Date of Award
Doctor of Philosophy (PhD)
Dr. Diego Escobari
Dr. Binay Adhikari
Dr. Maroula Khraiche
The globalization of securities in recent years has led to an increase in market linkages. These linkages are strong among countries that have entered into bilateral and multilateral trade agreements. I investigate the linkages of stock markets in NAFTA countries by exploring their cointegrating relationship, and I explore market linkages in Latin America by showing evidence of financial contagion between Brazil and her Latin American neighbors.
In the first essay, I employ a vector error correction model to examine the linkages between price stock indexes of NAFTA countries that have been segregated into tiers based on market capitalization. In each set of NAFTA countries (US–MEX; US–CAN; MEX–CAN), the returns of the tiered indexes reflect a long-run relationship within the same tier. Using a rolling vector error correction approach, I find a shift in the long run equilibrium during the most recent global financial crisis. The cointegrating parameter that ties the tiers together is greater in the absolute during the crisis period compared to the pre- and post-crisis periods. Despite showing that the stock indexes of the three NAFTA countries exhibit a cointegrating relationship, tests do not confirm that the relationship is the result of the NAFTA accord.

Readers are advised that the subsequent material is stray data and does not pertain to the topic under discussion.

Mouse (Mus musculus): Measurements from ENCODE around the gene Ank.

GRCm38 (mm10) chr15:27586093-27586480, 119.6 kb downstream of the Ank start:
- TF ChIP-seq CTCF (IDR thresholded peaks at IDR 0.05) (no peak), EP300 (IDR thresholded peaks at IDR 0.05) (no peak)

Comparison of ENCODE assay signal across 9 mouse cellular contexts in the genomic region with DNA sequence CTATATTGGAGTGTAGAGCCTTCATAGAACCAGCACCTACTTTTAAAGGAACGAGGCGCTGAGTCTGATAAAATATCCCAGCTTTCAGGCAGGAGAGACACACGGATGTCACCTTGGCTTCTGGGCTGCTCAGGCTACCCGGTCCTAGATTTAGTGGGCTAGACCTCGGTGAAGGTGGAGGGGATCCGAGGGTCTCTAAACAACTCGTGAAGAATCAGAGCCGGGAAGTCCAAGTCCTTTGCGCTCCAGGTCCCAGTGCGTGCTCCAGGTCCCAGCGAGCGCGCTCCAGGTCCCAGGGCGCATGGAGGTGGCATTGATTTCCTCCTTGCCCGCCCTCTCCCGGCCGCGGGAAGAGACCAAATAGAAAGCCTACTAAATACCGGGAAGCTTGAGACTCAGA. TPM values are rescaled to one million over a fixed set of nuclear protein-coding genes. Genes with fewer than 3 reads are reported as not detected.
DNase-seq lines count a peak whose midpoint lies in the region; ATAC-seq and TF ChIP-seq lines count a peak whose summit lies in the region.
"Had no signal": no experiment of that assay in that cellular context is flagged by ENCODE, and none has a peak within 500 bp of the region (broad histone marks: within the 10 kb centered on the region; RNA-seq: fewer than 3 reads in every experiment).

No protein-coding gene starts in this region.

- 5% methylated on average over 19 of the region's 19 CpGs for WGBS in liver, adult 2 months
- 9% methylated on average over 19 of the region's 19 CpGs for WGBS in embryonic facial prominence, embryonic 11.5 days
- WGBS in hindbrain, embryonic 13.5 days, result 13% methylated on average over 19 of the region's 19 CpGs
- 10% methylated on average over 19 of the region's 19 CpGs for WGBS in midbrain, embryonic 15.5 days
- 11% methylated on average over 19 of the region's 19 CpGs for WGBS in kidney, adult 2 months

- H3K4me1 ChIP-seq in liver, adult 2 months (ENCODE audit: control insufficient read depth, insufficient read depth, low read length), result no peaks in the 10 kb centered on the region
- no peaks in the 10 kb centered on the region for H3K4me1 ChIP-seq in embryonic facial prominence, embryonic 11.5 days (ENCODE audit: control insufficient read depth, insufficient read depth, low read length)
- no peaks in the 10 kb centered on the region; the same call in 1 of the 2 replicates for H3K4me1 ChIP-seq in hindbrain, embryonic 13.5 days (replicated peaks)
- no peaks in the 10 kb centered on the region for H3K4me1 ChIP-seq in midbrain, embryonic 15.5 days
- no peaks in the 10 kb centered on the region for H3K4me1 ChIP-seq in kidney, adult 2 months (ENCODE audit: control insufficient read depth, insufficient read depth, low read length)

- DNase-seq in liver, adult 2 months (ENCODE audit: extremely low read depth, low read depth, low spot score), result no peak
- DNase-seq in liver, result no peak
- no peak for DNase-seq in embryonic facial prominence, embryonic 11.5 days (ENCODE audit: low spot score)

In the second essay, I investigate market linkages by exploring the possibility of financial contagion from Brazil to five Latin American countries following the presidential election of Dilma Rousseff in 2014. I employ a GARCH-DCC framework to estimate the variance-covariance transmission mechanism. By means of both the Kolmogorov-Smirnov test and a Markov Switching Dynamic Regression (MSDR), I find an increase in conditional correlations between Brazil and five Latin American countries, suggesting a shift in the long run relationship and the evidence of financial contagion.
Tarwater, John K., "Essays on Market Linkages in NAFTA and Latin American Countries: Studies of Cointegration and Contagion" (2018). Theses and Dissertations. 526.